Talk:1657: Insanity

Explain xkcd: It's 'cause you're dumb.
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And we are back to White Hat being the "fall" guy, which he was not in his last discussion with Cueball in 1640: Super Bowl Context. It was so rare that it was mentioned at the bottom of the explanation for that comic ;-) --Kynde (talk) 14:10, 18 March 2016 (UTC)

I don't know why everyone quotes a mathematician's definition of insanity instead of, say, a paychologist's. 17:16, 18 March 2016 (UTC)

I do not think checking various sources fills the requirements for this definition of insanity, as one may find what they are looking for eventually. It is conceivable that some dictionary may include the quote as a definition sometime in the future. A person would have to look up the definition of insanity in the same book, where the text will not change, repeatedly to fulfill this definition. 18:08, 18 March 2016 (UTC)

If Randall DID find the definition of insanity in the DSM-V that correlates to the definition, or in some random dictionary, would that still make him insane, or would it enter a Catch-22 scenario in which he is both insane and sane? 18:08, 18 March 2016 (UTC)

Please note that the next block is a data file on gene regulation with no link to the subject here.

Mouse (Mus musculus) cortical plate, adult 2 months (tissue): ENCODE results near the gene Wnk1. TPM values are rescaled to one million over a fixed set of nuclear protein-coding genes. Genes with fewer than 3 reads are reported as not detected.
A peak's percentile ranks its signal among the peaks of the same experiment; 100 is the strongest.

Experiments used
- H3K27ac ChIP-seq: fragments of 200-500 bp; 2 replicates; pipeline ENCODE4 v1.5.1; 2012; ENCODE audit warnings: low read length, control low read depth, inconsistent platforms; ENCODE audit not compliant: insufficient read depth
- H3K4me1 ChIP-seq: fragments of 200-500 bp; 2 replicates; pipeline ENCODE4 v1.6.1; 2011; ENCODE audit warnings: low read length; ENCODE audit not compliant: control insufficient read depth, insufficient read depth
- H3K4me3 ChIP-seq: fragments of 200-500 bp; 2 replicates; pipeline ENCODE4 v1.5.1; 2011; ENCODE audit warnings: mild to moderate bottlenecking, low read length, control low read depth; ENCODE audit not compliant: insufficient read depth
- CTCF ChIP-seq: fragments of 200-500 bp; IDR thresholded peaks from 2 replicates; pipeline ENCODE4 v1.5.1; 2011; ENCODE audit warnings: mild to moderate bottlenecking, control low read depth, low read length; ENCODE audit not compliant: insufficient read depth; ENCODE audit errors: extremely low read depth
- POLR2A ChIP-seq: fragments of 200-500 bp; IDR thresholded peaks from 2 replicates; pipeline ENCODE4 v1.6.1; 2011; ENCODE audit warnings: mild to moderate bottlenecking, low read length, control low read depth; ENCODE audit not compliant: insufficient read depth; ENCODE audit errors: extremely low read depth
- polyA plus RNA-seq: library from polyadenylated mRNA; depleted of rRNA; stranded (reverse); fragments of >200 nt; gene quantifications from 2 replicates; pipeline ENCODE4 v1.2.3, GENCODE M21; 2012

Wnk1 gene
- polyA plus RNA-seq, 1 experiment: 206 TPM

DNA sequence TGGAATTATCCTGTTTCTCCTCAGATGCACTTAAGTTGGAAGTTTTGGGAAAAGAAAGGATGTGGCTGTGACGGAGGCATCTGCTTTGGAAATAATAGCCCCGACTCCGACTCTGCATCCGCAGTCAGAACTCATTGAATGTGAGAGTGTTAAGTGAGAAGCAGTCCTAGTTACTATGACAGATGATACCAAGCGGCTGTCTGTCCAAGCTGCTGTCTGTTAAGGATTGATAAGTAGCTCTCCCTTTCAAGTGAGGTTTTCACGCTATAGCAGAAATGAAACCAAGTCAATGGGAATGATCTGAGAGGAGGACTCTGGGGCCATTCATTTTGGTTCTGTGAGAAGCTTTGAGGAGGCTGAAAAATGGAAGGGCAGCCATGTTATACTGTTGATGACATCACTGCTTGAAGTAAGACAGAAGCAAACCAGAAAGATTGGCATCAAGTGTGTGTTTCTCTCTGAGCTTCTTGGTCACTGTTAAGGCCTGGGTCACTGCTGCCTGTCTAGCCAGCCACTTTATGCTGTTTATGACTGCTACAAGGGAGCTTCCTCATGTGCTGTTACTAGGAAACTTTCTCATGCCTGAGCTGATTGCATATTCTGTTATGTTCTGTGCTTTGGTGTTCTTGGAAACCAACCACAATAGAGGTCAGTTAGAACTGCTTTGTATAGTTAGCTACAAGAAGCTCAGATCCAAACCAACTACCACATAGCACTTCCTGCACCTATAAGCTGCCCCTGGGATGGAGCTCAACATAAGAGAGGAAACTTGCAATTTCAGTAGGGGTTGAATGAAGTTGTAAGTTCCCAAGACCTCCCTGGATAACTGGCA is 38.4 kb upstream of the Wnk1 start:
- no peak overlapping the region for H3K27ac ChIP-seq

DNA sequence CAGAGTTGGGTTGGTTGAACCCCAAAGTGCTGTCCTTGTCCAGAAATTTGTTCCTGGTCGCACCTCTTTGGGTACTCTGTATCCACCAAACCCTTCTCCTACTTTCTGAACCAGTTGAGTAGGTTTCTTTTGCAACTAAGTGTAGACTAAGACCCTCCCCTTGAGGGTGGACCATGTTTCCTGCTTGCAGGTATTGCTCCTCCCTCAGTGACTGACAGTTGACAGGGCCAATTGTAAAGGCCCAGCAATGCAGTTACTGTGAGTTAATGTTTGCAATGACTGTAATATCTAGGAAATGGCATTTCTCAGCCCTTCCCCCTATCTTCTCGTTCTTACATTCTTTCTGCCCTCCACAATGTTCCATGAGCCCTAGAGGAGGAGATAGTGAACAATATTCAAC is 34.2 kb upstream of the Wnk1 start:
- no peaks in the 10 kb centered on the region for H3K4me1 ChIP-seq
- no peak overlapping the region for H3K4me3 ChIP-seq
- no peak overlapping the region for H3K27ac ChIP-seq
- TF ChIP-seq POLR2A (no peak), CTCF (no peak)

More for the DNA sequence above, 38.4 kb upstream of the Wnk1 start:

Re "switch from Roman numerals to decimal digits," decimal makes more sense, but I still think of our numerals as "Arabic." Miamiclay (talk) 22:04, 18 March 2016 (UTC)

If it had switched to Arabic numerals it wouldn't be DSM-V but DSM-٥ 21:24, 19 March 2016 (UTC)

This comic reminds me of another recent one, though I can't figure out which. Suggestions? It was the same form where White Hat said something common, and Cueball turned it around Mikemk (talk) 01:01, 19 March 2016 (UTC)

Could it be this one: 1592: Overthinking? That is the only recent comic that fit the bill. It could also be this one 1386: People are Stupid but that is close to two years old. I just looked through comics with White Hat --Kynde (talk) 12:08, 19 March 2016 (UTC)

Cueball's response raises a pertinent query. The above-mentioned axiom does not take into account the fact that an action can only be so precisely measured and these micromeasures are going to differ each time. Depending on the values changed, there will be a different result that may be big enough to be noticeable. 08:11, 19 March 2016 (UTC)

My thoughts exactly. This is precisely how science works. Rare events may require the exact same experiment to be performed hundreds, even millions, of times to observe, for example at CERN. Seriously, what numpty came up with this definition? Cosmogoblin (talk) 18:45, 19 March 2016 (UTC)

Its worth noting that the DSM-5 has had a fairly strong negative response, and made a number of controversial changes. So in some ways you may find what you're looking for in DSM-5. Of course, the direction of movement is such that if a definition of insane had been in DSM-IV it likely wouldn't be in DSM-5. Its also worth noting that Insanity is at its heart a legal definition and not a medical one. 11:52, 19 March 2016 (UTC)